The power of compounding and how it helps grow your wealth

Coins arranged in piles like a graph

Compounding is one of the most important tools in successful long-term investing. Even Einstein stated its importance, calling compound interest “the eighth wonder of the world”.

Compound interest is simply interest on interest, but its impact, as Jill Ellicott has said, can be “mind-blowing” and every financial expert would agree.

Read on to understand how compounding works, what makes it vital to wealth creation, and why it’s important to ensure you stay on the right side of it if you want to grow your wealth.

A simple example of a £1,000 investment paying 5% annual interest

If you invest £1,000 in an investment paying %, after one year you will have £1,050.

After two years, you would get 5% of £1,050, which is £52.50, giving you £1,102.50 invested.

After three years, you would get 5% of £1,102.50, so £55.13, giving you a total of £1,157.63 and so on…

The longer you stay invested, the larger returns you will enjoy as the returns compound over time. The above calculations don’t take any investment fees into account.

Time is key – the longer you stay invested, the better

As you can see from above, time is key to making the most of compounding. Investing early means you have the longest possible time for compounding to work its magic and grow your wealth.

This is why many financial planners advise parents and grandparents to invest for children early in their life. If you are saving for your children or grandchildren, investing the money wisely can help grow the money far better than you might expect if you leave cash in a bank or building society account.

For example, if you invest £10,000 in the stock market over two decades, and your investments earn an average of 5% a year after charges, after 20 years your investment would be worth £26,532. More than £16,000 of this would be compounded investment returns.

Invested for 30 years, the total of your investment would mushroom to £43,219 and over 40 years that original £10,000 investment would grow to £70,399, assuming the same return of 5% a year after charges.

How compounding works

*Assumes 5% annual return after charges

Left to work for long enough, compound interest can generate impressive returns. The longer you remain invested, the more interest you will generate.

Remember, these are hypothetical examples. The stock market goes down as well as up, and you could get back less than you invested. However, history shows that over periods of 10 or more years, the stock market tends to recover and perform more strongly than cash.

How to benefit from compounding

Another brilliant thing about compounding is that you don’t need to do much to benefit once you invest your money.

In fact, doing nothing is the best decision you can make. Simply leave your money invested and let the magic happen.

If you have diversified your investments enough and your portfolio is aligned with your financial goals, you can sit back and let time do its work.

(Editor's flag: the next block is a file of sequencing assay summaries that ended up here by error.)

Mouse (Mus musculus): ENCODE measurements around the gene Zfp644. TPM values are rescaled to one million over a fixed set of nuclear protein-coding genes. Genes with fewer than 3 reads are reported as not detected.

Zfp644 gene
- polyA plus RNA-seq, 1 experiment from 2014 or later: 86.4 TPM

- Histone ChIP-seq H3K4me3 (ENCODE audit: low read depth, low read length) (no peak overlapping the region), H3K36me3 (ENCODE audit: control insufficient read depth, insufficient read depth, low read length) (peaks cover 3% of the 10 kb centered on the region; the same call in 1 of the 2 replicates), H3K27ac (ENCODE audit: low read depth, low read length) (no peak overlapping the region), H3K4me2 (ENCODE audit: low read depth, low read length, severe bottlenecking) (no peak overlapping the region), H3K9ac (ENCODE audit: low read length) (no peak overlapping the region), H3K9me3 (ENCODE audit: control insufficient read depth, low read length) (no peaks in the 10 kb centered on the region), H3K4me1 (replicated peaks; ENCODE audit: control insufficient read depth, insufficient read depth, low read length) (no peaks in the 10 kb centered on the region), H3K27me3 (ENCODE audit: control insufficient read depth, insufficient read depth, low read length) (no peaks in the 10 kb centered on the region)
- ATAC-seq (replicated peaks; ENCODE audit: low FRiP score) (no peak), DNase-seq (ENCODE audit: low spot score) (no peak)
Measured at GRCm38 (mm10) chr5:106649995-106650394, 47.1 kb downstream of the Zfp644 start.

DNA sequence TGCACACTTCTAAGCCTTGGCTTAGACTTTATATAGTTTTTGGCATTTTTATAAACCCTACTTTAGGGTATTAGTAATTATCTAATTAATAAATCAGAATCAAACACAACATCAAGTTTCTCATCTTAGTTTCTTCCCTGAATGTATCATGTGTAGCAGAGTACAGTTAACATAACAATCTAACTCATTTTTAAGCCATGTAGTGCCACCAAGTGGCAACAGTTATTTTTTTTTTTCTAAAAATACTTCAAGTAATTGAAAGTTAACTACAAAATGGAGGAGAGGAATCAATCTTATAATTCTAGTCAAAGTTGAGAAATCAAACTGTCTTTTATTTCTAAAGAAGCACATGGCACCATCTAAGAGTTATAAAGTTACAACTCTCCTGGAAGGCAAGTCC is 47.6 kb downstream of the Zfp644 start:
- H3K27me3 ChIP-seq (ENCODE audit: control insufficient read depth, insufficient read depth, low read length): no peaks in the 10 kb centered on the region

One of the best ways to benefit from compounding is to invest monthly. Making regular investments, even small amounts, can be a great way to help teach children or teenagers about the benefits of saving and investing money.

It’s important to stay on the right side of compounding

If you’re on the wrong side of the compound game, it can damage your wealth.

Credit card interest is a prime example of this. If you have an outstanding balance on your credit card and have to pay 20% interest on the balance each year, this 20% interest compounds against you and erodes your wealth.

In year one of having an outstanding balance, you pay 20% interest on the balance. In year two, you’ll owe interest on the interest you let accumulate in year one and so on until you repay the debt.

Left unchecked, it’s easy to end up in a vicious cycle of paying interest on interest with ever-increasing debt.

With any debt, you should always aim to repay it as quickly and cheaply as possible, but this is especially true when it comes to credit card debt.

If you had a debt of £3,000 on your credit card (and made no further payments using the card), it would take you 27 years to pay off the debt if you relied solely on the minimum repayment. This would include an interest cost of almost £4,000.

The table below shows how this breaks down in reality, based on £3,000 debt at .9%, with minimum payments of 1% of the balance plus interest.

Every pound you have to spend repaying debt is a pound that’s no longer invested to work for you. Of course, avoiding expensive interest on credit cards will also leave far more money in your pocket in the long term.

If you have money to invest and delay investing it for even a few years, it could have a dramatic effect on the amount you accrue. The earlier you start, and the more you can save, the better.

Get in touch

To begin building your wealth and benefiting from the miracle of compounding, get in touch and talk to one of our expert financial planners. Email enquiries@bowmorefp.com or call us on 01275 462 469.

The value of your investment can go down as well as up and you may not get back the full amount you invested. Past performance is not a reliable indicator of future performance.

Bowmore Financial Planning Ltd is authorised and regulated by the FCA.